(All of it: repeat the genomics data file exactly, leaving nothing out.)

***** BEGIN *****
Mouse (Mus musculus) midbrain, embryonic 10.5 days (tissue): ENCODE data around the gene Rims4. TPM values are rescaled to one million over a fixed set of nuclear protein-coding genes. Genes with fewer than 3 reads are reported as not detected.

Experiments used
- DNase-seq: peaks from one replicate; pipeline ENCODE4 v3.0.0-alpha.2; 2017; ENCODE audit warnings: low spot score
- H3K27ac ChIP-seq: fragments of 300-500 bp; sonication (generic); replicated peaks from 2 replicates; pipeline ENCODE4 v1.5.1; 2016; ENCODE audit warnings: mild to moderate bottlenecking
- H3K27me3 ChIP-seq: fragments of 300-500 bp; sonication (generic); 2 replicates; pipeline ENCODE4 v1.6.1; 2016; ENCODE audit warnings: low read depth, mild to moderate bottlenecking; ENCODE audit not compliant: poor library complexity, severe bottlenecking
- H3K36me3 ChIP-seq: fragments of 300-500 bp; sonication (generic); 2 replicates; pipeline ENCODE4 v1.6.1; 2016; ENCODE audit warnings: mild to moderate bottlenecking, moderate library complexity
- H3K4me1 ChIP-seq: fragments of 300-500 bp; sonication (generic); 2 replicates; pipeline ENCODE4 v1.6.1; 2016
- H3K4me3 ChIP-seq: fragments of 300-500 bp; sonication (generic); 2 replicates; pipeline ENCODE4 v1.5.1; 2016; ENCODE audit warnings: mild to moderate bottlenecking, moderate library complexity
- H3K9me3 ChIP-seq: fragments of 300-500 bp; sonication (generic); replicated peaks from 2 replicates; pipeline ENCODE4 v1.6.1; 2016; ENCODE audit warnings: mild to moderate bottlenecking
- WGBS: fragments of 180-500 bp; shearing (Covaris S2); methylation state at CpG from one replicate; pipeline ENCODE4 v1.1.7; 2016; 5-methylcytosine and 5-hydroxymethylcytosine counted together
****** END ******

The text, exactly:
Mouse (Mus musculus) midbrain, embryonic 10.5 days (tissue): ENCODE data around the gene Rims4. TPM values are rescaled to one million over a fixed set of nuclear protein-coding genes. Genes with fewer than 3 reads are reported as not detected.

Experiments used
- DNase-seq: peaks from one replicate; pipeline ENCODE4 v3.0.0-alpha.2; 2017; ENCODE audit warnings: low spot score
- H3K27ac ChIP-seq: fragments of 300-500 bp; sonication (generic); replicated peaks from 2 replicates; pipeline ENCODE4 v1.5.1; 2016; ENCODE audit warnings: mild to moderate bottlenecking
- H3K27me3 ChIP-seq: fragments of 300-500 bp; sonication (generic); 2 replicates; pipeline ENCODE4 v1.6.1; 2016; ENCODE audit warnings: low read depth, mild to moderate bottlenecking; ENCODE audit not compliant: poor library complexity, severe bottlenecking
- H3K36me3 ChIP-seq: fragments of 300-500 bp; sonication (generic); 2 replicates; pipeline ENCODE4 v1.6.1; 2016; ENCODE audit warnings: mild to moderate bottlenecking, moderate library complexity
- H3K4me1 ChIP-seq: fragments of 300-500 bp; sonication (generic); 2 replicates; pipeline ENCODE4 v1.6.1; 2016
- H3K4me3 ChIP-seq: fragments of 300-500 bp; sonication (generic); 2 replicates; pipeline ENCODE4 v1.5.1; 2016; ENCODE audit warnings: mild to moderate bottlenecking, moderate library complexity
- H3K9me3 ChIP-seq: fragments of 300-500 bp; sonication (generic); replicated peaks from 2 replicates; pipeline ENCODE4 v1.6.1; 2016; ENCODE audit warnings: mild to moderate bottlenecking
- WGBS: fragments of 180-500 bp; shearing (Covaris S2); methylation state at CpG from one replicate; pipeline ENCODE4 v1.1.7; 2016; 5-methylcytosine and 5-hydroxymethylcytosine counted together